It went down to the wire when it became the Tigers turn to select with the ninth pick in the draft. With Tyler Matzek, the best prep lefty still on the board, and many top collegiate arms available, the Tigers turned to Amateur Scouting Director David Chadd, who has a fantastic track record with pitchers to make Jacob Turner the ninth pick in the 2009 Draft. Chadd, who was a big part of bringing in Jon Lester in Boston, Josh Beckett in Florida, and the likes of Andrew Miller and Rick Porcello in Detroit has been pretty darn good at this gig. Throw in hard throwing Ryan Perry, alongside current Major Leaguers Cameron Maybin, Dustin Pedroia, Brandon Moss, Cla Meredith, Jon Papelbon, and Matt Murton and you can see the recent success. Chadd, who took over in 2004 for the Detroit Tigers as the director of Amateur scouting has one simple philosophy. You just can’t go wrong with pitching.
"“You can never have enough pitching.”"
So with the ninth pick, the Tigers kept the trend going, selecting Missouri Prep arm Jacob Turner. Turner, like many of the top selected Tiger arms in the recent past, have a common denominator. A lights out fastball. Turner, who Baseball America believes has the best prep four seamer, continued to climb draft boards with solid performances a month before the draft day. Turner sports a 92-94 MPH fastball, that peaks at 98. He has been compared to current Tiger Rick Porcello, because his delivery is pretty fluid from the 3/4 arm slot. At 6’5″ Turner can tower over hitters, and uses a decent changeup alongside a spinning curveball that fools hitters.
Two knacks against Turner is his inability to command his breaking pitches. As a young pitcher, it is something that can definitely be worked on. The second is a small head jerk in his delivery, that could be dangerous and possibly and injury waiting to happen. Scouts are clear that he isn’t Rick Porcello or Josh Beckett just yet, but he could develop into those types of talent. His agent is Scott Boras, and he will be targeting near seven million for his prep arm. Turner has worked with a couple former Major Leaguers at Westminster Christian Academy. Catcher Mike Matheny alongside former pitchers Todd Worrell and Andy Benes have given Turner advice. Worrell, Turner’s former pitching coach, had this to say about his former ace.
"“He’s got the whole package . . . As a pitcher, he’s 6-5 with a perfect pitcher’s body and a live arm.”"
Turner, like last year’s Missouri prep star Tim Melville and current tigers starter Rick Porcello has committed to North Carolina. Unless for some reason a deal can’t be met, the Tigers will most likely offer Turner the seven million that he is looking for.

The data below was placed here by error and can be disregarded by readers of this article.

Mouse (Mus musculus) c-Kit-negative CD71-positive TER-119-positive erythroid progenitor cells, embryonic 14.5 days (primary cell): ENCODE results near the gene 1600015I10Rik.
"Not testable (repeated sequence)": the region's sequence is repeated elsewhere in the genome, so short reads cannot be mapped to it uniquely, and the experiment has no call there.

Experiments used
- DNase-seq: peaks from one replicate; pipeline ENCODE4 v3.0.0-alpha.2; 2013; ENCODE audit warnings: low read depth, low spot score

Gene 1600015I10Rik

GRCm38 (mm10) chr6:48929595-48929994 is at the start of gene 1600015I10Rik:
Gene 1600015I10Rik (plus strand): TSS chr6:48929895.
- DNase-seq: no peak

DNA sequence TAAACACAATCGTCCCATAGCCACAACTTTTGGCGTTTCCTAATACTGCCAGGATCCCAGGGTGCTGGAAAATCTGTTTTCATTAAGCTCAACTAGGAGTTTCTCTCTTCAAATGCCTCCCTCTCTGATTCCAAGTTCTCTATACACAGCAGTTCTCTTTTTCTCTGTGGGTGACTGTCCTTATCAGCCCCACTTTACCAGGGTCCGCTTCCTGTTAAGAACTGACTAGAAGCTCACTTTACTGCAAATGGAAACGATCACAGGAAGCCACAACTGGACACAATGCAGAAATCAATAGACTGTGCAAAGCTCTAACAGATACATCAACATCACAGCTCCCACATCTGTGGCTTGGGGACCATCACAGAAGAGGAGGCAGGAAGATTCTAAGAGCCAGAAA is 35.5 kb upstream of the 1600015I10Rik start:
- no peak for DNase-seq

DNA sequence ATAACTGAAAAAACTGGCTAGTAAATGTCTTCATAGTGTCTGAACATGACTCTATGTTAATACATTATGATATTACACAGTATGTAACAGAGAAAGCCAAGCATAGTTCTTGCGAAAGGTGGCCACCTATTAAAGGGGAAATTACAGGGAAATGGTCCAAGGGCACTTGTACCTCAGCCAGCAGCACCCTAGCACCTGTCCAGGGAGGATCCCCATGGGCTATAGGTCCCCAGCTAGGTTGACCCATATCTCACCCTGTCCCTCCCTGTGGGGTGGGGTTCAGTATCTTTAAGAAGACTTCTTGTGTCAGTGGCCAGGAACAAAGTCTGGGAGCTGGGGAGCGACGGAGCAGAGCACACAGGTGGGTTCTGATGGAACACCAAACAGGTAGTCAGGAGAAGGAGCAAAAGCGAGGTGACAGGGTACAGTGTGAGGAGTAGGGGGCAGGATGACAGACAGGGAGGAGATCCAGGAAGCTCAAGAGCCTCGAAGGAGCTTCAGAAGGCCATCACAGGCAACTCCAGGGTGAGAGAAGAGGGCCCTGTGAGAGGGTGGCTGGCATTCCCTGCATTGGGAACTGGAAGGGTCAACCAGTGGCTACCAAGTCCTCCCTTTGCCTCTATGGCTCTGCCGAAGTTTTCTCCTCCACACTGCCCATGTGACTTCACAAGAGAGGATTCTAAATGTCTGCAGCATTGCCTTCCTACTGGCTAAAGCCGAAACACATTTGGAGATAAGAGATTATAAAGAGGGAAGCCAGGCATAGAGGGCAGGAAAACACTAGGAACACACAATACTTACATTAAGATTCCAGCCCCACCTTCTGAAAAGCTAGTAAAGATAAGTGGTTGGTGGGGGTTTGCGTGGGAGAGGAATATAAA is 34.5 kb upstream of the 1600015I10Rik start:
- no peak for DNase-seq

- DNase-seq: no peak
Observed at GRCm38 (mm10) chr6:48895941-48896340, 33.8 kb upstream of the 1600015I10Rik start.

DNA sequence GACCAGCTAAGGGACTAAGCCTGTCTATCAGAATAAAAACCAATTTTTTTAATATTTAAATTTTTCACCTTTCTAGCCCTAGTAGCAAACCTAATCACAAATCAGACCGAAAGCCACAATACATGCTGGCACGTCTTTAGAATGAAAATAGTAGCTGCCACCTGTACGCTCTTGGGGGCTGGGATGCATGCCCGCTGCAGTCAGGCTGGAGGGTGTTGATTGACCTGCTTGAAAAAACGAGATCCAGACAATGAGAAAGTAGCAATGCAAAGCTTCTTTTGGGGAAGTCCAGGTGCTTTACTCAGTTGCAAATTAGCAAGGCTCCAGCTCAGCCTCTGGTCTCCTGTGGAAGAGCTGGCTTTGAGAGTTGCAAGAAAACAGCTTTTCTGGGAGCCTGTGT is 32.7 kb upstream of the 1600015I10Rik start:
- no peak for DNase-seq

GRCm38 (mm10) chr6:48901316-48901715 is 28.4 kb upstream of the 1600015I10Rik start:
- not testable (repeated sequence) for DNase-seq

The Second Round Man–
David Chadd and the gang kept the trend of hard throwing righties going in the Second round of the 2009 draft by selecting Andy Oliver, a starter for the Oklahoma State Cowboys in 2009. Oliver was considered a premiere arm before the 2009 season, some scouts even considered him the second best starter behind Strasburg in San Diego. Oliver had a tremendous 2008, but couldn’t find a groove in 2009, partially because of an ongoing battle to get reinstated into the NCAA after his former agents, The Baratta brothers, leaked that they counseled him as a prep arm that was drafted by the Twins. The leak was in retaliation of Oliver switching to Scott Boras as his agent (Yes, yet another Boras client). Andy Oliver is a lefty who stands at 6’3″ with you guessed it, a nasty fastball. His cheese, which averages between 92-95 and hits up to 98, looks a lot faster to the batters eye because of his hesitation delivery. Oliver has used his fastball a lot more often in 2009 because he hasn’t been able to find consistency with his average curveball and change. Scouts believe that at worst, Oliver can become an effective reliever with just his current fastball. Look for the Tigers to mold Oliver’s curve though, because it has some promise if he can figure it out. Oliver is not afraid to throw inside, which will be key as he makes his journey to the Major Leagues.
Tigers get Offensive in the Third–
With the 89th Overall pick, the Tigers took an all around offensive threat in Wayne Gaynor, a third baseman for the Western Kentucky Hilltoppers. The Hilltoppers, who reached the NCAA regionals for the first time this season were led offensively by Gaynor, who hit 25 bombs this season to go along with 21 steals. Gaynor became the first 20-20 hitter in Western Kentucky history this season. As a sophomore, Gaynor hit above .380, but scouts think that his hand movement at the dish will cause him to become a hitter that doesn’t have a high average. The Hilltopper third baseman doesn’t have the best fielding numbers at third, which could suggest an eventual move defensively. He has great power from the right handed side, and what scouts love is his bat speed.